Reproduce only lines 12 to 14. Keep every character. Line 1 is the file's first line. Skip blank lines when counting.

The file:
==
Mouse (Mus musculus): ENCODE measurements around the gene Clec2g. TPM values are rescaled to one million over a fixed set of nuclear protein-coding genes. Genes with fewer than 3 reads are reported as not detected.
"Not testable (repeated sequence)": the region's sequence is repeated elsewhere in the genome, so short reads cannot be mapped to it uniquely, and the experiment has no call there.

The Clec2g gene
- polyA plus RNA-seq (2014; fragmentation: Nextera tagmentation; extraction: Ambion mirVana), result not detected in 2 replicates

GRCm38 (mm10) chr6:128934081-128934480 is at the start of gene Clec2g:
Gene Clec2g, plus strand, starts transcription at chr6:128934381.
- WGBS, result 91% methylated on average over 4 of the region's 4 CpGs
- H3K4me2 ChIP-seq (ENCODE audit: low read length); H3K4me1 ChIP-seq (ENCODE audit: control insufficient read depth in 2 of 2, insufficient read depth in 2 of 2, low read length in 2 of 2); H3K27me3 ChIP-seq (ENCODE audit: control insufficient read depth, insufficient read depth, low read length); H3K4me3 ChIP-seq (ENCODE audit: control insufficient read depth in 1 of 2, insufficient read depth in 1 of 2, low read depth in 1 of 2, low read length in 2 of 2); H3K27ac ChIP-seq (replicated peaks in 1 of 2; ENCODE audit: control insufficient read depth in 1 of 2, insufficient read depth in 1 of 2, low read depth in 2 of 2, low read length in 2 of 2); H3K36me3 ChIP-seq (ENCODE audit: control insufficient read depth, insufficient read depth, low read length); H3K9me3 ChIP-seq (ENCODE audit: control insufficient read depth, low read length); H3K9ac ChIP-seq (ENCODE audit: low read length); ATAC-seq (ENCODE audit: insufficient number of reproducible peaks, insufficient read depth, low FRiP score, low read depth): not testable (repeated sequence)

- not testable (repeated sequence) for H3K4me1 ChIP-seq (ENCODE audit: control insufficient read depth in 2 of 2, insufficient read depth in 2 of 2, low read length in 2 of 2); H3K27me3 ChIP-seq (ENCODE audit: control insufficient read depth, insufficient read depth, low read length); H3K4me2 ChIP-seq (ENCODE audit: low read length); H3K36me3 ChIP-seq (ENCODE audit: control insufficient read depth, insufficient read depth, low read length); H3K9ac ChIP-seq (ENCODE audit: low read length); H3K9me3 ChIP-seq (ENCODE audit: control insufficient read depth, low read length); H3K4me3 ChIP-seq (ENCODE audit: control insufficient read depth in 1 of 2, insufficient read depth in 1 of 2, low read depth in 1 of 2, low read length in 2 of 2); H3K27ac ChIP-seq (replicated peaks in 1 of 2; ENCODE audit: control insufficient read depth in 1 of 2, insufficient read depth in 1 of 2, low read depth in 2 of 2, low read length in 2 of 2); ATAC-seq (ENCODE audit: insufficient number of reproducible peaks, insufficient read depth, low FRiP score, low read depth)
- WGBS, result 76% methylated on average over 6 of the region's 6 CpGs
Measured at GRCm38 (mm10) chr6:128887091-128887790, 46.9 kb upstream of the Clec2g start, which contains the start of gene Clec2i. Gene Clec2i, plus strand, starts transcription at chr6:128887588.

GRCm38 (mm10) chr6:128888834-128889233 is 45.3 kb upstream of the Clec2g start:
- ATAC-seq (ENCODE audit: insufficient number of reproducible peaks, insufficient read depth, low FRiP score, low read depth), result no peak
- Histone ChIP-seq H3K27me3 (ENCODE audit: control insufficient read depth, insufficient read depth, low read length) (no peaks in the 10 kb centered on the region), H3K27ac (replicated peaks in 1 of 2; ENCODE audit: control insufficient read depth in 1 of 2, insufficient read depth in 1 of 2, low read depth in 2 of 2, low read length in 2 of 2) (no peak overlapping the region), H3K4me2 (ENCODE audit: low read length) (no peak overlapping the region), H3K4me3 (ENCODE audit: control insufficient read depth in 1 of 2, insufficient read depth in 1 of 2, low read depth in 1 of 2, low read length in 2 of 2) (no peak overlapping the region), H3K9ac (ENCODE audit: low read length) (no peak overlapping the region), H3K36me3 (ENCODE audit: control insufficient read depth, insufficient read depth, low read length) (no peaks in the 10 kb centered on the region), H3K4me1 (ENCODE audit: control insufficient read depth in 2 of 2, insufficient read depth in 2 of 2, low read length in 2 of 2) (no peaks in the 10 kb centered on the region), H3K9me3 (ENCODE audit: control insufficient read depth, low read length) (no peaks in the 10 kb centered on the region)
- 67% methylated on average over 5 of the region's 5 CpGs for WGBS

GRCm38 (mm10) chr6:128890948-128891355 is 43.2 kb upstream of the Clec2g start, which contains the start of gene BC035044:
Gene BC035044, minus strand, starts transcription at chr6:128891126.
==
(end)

GRCm38 (mm10) chr6:128888834-128889233 is 45.3 kb upstream of the Clec2g start:
- ATAC-seq (ENCODE audit: insufficient number of reproducible peaks, insufficient read depth, low FRiP score, low read depth), result no peak
- Histone ChIP-seq H3K27me3 (ENCODE audit: control insufficient read depth, insufficient read depth, low read length) (no peaks in the 10 kb centered on the region), H3K27ac (replicated peaks in 1 of 2; ENCODE audit: control insufficient read depth in 1 of 2, insufficient read depth in 1 of 2, low read depth in 2 of 2, low read length in 2 of 2) (no peak overlapping the region), H3K4me2 (ENCODE audit: low read length) (no peak overlapping the region), H3K4me3 (ENCODE audit: control insufficient read depth in 1 of 2, insufficient read depth in 1 of 2, low read depth in 1 of 2, low read length in 2 of 2) (no peak overlapping the region), H3K9ac (ENCODE audit: low read length) (no peak overlapping the region), H3K36me3 (ENCODE audit: control insufficient read depth, insufficient read depth, low read length) (no peaks in the 10 kb centered on the region), H3K4me1 (ENCODE audit: control insufficient read depth in 2 of 2, insufficient read depth in 2 of 2, low read length in 2 of 2) (no peaks in the 10 kb centered on the region), H3K9me3 (ENCODE audit: control insufficient read depth, low read length) (no peaks in the 10 kb centered on the region)